W3C Issues OWL as Candidate Recommendation

The World Wide Web Consortium (W3C) Tuesday issued Web Ontology Language
(OWL) as a W3C Candidate Recommendation, paving the way for making data on
the Web more machine processable and providing a stepping stone in the
direction of the W3C’s vision for the Semantic Web.


The W3C said OWL (the working group disliked the more accurate ‘WOL’
acronym) is a language for defining structured, Web-based ontologies which
can enable richer integration and interoperability of data across
application boundaries. With OWL, the W3C hopes to make it possible for
information contained in documents to actually be processed by
applications, rather than just presented to humans.

According to the OWL Requirements Document: “An ontology defines the terms
used to describe and represent an area of knowledge. Ontologies are used by
people, databases and applications that need to share domain information (a
domain is just a specific subject area or area of knowledge, like medicine,
tool manufacturing, real estate, automobile repair, financial management,
etc.). Ontologies include computer-usable definitions of basic concepts in
the domain and the relationship among them…They encode knowledge in a
domain and also knowledge that spans domains. In this way, they make that
knowledge reusable.”

So what can OWL be used for? The OWL Working Group identified six main
areas:

  • Web portals, where it can be used to create categorization rules to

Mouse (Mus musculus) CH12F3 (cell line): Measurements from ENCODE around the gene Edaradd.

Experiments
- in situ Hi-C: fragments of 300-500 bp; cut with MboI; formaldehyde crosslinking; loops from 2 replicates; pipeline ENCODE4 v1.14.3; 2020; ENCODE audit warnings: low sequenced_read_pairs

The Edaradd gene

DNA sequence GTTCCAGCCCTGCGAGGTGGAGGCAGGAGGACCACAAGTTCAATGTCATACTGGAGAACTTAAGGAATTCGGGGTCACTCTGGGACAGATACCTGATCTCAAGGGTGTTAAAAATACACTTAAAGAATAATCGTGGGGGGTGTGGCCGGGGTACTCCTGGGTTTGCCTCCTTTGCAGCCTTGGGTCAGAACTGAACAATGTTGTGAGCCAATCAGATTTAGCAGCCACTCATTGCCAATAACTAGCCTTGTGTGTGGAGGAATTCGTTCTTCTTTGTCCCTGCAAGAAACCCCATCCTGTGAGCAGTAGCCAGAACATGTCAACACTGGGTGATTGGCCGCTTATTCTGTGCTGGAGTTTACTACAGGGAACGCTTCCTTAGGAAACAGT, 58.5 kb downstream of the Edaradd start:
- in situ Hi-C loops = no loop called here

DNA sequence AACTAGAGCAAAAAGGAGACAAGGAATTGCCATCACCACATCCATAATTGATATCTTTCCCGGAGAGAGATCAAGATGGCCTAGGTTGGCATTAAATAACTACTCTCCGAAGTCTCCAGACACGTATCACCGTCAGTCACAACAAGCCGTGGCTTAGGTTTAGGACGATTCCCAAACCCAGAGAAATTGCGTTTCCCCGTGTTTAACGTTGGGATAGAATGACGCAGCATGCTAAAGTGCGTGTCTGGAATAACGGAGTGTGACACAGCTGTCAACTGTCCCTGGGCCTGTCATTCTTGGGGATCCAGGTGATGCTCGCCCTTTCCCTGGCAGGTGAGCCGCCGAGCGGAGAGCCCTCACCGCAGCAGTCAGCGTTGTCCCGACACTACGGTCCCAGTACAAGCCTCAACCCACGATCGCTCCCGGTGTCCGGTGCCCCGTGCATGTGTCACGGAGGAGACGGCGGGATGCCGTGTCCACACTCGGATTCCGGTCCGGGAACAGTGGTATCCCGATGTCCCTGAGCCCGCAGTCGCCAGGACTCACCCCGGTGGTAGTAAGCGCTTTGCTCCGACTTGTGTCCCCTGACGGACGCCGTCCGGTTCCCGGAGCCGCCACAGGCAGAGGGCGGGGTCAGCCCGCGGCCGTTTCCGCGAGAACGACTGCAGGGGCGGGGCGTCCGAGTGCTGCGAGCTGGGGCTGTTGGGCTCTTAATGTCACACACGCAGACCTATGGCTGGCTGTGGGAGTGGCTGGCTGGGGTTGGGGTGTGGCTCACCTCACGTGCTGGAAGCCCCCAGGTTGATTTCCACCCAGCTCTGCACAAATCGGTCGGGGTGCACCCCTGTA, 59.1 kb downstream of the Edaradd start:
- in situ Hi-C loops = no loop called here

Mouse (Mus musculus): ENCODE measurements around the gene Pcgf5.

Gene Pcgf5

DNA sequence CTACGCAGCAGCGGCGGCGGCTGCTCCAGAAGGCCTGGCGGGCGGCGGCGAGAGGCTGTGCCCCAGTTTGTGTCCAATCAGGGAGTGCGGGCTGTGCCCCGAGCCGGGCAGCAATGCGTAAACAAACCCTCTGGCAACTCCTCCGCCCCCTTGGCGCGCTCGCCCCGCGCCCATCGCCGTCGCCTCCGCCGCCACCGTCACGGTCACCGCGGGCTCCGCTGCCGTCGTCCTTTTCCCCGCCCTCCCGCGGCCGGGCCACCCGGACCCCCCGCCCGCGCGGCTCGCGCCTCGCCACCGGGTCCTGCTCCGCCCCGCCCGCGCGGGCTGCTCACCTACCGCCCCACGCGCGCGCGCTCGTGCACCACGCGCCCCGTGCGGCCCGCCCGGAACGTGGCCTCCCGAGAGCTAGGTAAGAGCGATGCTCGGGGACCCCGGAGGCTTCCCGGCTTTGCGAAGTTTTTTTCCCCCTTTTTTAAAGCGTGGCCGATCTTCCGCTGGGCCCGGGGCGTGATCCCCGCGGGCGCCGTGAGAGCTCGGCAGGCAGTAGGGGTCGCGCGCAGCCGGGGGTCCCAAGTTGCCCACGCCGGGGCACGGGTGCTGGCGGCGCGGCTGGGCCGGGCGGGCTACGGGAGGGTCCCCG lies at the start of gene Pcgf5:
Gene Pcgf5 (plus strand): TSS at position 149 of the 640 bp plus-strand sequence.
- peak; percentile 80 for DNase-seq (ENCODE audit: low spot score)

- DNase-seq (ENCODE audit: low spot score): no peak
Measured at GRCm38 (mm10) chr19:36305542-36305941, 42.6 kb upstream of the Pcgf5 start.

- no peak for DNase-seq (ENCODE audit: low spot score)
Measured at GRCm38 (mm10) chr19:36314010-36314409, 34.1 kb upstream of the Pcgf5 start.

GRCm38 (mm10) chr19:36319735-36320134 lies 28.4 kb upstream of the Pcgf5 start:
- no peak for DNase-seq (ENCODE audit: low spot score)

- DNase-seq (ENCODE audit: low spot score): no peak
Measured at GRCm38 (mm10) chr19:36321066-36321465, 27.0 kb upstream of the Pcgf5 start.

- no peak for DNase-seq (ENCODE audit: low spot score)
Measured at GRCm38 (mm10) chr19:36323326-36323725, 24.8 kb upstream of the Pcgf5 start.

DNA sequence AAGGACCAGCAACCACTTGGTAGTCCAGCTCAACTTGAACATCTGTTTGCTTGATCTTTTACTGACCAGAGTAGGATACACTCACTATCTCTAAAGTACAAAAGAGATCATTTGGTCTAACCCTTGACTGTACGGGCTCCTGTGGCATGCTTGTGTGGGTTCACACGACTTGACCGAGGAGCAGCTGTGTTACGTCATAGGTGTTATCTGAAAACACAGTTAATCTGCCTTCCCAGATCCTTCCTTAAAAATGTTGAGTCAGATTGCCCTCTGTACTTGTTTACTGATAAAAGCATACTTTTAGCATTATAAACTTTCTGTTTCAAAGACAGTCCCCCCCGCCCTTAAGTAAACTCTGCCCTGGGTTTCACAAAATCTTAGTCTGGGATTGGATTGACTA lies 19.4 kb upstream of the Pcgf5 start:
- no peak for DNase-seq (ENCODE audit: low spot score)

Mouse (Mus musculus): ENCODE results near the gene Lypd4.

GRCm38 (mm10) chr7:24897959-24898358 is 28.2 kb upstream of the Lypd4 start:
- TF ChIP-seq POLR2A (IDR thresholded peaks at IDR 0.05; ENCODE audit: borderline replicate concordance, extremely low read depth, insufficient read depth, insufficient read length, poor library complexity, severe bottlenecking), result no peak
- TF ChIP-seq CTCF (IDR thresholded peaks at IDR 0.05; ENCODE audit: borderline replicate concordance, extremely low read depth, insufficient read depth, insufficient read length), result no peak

enhance search

  • Multimedia collections, where it can be used to enable content-based
    searches for non-text media

  • Corporate Web site management, where it can be used for automated
    taxonomical organization of data and documents, as well as mapping between
    corporate sectors

  • Design documentation, where it can be used for explication of ‘derived’
    assemblies (like the wing span of an aircraft) and the explicit management
    of constraints

  • Intelligent agents, where it can be used for expressing user
    preferences and/or interests, as well as content mapping between Web sites

  • Web services and ubiquitous computing, where it can be used for Web
    service discovery and composition as well as rights management and access
    control.

“OWL is an important step for making data on the Web more machine
processable and reusable across applications,” said Tim Berners-Lee,
director of the W3C. “We’re encouraged to see OWL already being used as an
open standard for deploying large scale ontologies on the Web.”

OWL has its roots in two research efforts: a draft language known as the
DARPA Agent Markup Language Ontology notations (DAML-ONT) and Ontology
Interface Layer (OIL), the latter of which was developed by European
researchers with the support of the European Commission. DAML and OIL were
brought together through an ad hoc group of researches called the Joint
US/EU committee on Agent Markup Languages.

OWL builds on that work in an effort to further the W3C’s vision of the
Semantic Web.

“The Semantic Web is a vision for the future of the Web in which
information is given explicit meaning, making it easier for machines to
automatically process and integrate information available on the Web,” the
W3C said.

To make the Semantic Web happen, the W3C said computers have to be able to
access structured collections of information and sets of inference rules so
that they can use the information to conduct automated reasoning. OWL
extends the Resource Description Framework schema to allow for
the expression of complex relationships between different RDFS classes, and
also adds additional vocabulary for describing properties and classes.

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